language can only live through its speakers. Respecting a language means respecting its speakers; valuing a language means valuing its speakers; loving a language requires honoring, defending, and supporting those that speak it. Spanish is undeniably encumbered by an undue racial, socioeconomic, and political burden;

there seems to be a new, horrifying video of a white person berating a Spanish speaker circulating around my feed every day. Protecting Spanish in the United States requires protecting Spanish speakers — actively, publicly, and authentically. I suppose this is my own small burden as a Spanish learner, but it’s one that I have to demand of my privileged self. Pa’lante. ◌

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T H E V I E W F R O M A B OV E a photo spread

Photo Attributions: 1 Patricia Rivero / 2-3 sean farkas / 4 carissa lewis 5 anna chang / 6 henry demarco

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O N

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T H E

PURSU IT

O F

L I FE :

vitality & band-aids

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Lessons from life at Berkeley and following the PMSNC 2019 Medical Mission to Candon, Ilocos Sur. (Philippines) words by JENNIFER CO visuals by WILL BRINKERHOFF

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hree semesters deep into Berkeley and I am tired. Worked into the coma of lower divs and standard deviations, I measure the passage of time in midterm waves and review sessions. Habang may buhay, may pag-asa: as the Filipino saying goes, where there is life, there is hope. But it seems the longer I spend in the Berkeley bubble, the more difficult it is to identify and locate that life, that hope. I’m frustrated to feel empty at a place like Berkeley, always bursting at the seams with conviction –– but also frustrated with how hard it is to troubleshoot that emptiness. I feel purpose in my studies, but that passion is fleeting, and that temporality scares me. Would I burn out before I finish my major? I’m not even halfway through yet. Perhaps I’m pursuing the wrong path... It was in the summer of my freshman year that I agreed to join Pilipino Association for Health Careers (PAHC) on its annual medical mission to the Philippines, this year in Ilocos Sur, Candon. Hoping to get a chance to see my family in the Philippines, I was excited to saturate myself in a whole new environment. But I also harbored a lot of doubts. I was actively pursuing chemical research with no pre-med or pre-health career goals. I also wasn’t sure how I’d fare in such a foreign environment in the provinces far from where my family lived in Metro Manila, unable to speak a lick of Tagalog –– the opportunity for imposter syndrome raged. But the January departure date rounded the corner, and I, still struggling to shake my third semester slump, soon found myself at the Ninoy Aquino International Airport of Manila. Five days, 10 Berkeley students, one apartment, one bathroom (!), 7,000 patients, and nothing that I could’ve ex-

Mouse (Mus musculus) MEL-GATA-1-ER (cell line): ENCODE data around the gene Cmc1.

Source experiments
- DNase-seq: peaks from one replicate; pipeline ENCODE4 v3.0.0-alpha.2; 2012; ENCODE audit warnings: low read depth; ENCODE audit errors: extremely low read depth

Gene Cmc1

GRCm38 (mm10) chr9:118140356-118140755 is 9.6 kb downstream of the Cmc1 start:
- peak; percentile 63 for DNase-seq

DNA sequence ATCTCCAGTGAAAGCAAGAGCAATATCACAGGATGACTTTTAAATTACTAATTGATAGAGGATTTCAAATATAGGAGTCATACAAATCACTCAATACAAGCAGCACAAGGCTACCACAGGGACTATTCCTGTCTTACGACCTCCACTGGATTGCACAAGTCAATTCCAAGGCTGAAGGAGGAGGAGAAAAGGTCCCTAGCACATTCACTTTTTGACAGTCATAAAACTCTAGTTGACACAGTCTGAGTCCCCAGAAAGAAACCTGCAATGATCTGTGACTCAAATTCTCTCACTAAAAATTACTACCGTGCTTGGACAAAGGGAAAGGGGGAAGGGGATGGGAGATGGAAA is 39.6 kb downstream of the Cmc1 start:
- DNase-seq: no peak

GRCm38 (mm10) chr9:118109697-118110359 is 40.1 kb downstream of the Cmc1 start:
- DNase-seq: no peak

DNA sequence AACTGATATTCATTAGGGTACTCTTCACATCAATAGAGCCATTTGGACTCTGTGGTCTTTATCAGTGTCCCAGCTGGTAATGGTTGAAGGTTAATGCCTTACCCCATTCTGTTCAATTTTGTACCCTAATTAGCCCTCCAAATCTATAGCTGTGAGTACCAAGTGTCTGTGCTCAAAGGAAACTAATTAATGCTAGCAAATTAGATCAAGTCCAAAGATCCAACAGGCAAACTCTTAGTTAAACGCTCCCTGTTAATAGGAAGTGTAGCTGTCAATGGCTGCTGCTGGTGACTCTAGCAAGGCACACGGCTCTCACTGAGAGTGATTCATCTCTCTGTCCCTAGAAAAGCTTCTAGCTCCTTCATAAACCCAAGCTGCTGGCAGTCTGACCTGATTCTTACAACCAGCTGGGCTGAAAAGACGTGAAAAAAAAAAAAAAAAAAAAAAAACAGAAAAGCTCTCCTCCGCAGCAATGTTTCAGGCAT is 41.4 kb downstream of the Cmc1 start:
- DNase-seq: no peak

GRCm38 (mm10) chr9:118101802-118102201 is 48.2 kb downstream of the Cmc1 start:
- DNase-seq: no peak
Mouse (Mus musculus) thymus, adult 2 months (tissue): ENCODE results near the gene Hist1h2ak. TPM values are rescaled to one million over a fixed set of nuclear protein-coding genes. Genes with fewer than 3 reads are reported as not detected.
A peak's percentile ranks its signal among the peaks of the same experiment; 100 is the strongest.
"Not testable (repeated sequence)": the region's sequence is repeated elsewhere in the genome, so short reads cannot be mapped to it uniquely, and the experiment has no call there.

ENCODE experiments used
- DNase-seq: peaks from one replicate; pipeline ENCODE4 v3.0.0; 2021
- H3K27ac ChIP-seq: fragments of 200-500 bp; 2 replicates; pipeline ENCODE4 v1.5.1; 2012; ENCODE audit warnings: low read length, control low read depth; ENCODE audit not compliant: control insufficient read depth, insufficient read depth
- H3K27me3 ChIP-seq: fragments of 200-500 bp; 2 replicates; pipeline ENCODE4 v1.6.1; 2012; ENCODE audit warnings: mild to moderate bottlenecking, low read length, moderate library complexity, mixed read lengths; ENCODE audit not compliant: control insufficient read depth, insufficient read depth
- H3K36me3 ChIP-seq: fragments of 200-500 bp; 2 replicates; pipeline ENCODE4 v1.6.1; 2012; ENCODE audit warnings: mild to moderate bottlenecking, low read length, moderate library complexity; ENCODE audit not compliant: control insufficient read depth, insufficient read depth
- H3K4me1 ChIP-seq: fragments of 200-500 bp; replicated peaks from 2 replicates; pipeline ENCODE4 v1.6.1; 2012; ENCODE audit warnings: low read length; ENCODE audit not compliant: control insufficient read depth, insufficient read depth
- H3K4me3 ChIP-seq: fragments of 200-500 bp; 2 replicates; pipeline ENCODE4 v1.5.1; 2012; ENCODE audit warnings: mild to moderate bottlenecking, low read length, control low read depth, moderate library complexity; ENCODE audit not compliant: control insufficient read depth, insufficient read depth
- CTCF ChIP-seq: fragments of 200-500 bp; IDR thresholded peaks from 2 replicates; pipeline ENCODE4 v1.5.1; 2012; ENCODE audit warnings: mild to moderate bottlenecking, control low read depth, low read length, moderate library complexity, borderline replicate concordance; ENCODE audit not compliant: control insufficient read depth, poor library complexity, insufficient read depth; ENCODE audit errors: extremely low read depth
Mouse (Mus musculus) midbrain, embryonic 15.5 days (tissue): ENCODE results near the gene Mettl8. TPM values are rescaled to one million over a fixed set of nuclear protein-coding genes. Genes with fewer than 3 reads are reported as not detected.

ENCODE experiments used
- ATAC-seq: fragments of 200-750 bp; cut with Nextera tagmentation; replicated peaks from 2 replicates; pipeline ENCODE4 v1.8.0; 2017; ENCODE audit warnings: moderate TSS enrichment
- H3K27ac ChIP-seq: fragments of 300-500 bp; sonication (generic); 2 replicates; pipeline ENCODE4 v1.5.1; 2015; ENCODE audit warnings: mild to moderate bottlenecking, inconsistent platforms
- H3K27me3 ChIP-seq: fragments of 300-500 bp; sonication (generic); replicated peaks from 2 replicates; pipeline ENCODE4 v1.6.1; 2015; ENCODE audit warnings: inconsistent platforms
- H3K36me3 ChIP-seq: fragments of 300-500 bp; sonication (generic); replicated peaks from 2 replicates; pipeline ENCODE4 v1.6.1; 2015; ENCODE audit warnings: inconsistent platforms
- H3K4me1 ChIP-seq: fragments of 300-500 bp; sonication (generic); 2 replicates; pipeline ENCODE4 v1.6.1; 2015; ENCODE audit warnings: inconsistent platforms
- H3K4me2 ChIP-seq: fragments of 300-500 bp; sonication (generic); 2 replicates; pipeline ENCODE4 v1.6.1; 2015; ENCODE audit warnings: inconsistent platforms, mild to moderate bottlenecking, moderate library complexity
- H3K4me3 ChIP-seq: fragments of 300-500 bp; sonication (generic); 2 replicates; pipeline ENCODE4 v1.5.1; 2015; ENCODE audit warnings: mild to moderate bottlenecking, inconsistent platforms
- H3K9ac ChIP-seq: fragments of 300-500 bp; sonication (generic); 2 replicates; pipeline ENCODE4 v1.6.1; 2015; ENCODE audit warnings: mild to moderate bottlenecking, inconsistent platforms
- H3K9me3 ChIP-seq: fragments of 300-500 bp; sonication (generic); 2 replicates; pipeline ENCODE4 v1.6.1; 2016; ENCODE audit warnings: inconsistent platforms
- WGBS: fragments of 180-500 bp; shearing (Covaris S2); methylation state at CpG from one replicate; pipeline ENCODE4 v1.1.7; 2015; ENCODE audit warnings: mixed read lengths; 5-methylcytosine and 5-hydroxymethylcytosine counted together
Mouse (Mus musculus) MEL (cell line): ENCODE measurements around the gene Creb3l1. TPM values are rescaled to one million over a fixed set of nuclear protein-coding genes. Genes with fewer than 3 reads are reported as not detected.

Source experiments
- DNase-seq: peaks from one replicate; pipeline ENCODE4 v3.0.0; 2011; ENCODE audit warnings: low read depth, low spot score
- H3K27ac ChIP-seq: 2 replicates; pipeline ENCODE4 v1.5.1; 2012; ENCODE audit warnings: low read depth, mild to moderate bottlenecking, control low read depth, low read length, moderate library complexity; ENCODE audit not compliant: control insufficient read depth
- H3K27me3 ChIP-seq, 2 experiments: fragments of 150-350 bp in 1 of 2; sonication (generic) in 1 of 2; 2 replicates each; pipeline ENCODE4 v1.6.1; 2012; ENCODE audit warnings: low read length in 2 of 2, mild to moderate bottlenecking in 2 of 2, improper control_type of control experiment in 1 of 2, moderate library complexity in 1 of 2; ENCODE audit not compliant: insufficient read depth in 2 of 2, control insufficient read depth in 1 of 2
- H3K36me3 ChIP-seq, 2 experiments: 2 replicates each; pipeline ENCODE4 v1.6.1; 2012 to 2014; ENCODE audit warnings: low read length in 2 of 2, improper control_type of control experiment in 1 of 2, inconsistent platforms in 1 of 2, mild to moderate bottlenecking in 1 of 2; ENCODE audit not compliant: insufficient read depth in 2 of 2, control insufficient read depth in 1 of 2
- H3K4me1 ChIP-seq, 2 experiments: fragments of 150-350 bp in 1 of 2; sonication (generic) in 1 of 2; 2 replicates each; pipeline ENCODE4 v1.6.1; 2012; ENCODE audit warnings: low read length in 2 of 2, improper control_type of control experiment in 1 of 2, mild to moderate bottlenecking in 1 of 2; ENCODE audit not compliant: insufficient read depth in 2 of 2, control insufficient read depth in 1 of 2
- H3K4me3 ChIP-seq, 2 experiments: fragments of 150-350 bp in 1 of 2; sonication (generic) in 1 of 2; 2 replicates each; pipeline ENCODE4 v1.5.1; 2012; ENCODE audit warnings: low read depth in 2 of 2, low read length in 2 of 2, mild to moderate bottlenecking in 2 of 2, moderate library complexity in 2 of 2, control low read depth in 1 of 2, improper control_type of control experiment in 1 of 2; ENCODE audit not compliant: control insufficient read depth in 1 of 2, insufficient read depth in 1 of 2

pected. Below is my first attempt at fitting words to all that I experienced, all that I dare say I learned.

On day one, I learn that connection transcends language. It is 8am and I am assigned right away to a patient in the Operating Room. Priscilla, age 69, has a severe mass in the lining of her uterus. If benign, she will leave knick-free. If malignant, there is nothing to be done, as she is already well aware. She will die. There is a 50/50 shot. With only three operating tables available we watch the hours tick by, as patients are wheeled out and return in their anesthetic rests, and I sit next to Priscilla, taking it all in and gearing up for the fact that in mere hours, I would be assisting in the rearranging of her stomach. As someone that still very much cringed at paper cuts, the learning curve would be steep. Priscilla is unphased. I ask her in my rigid English, harsh against her Ilocano lilt, about her family, to which an old iPhone reveals three daughters on a dim lock screen. I ask her if she travelled far, and her worn hands mime the long bus ride it took for her to get here across thin sheets in the post-anesthesia care unit. I ask her if she is scared, and she smiles no,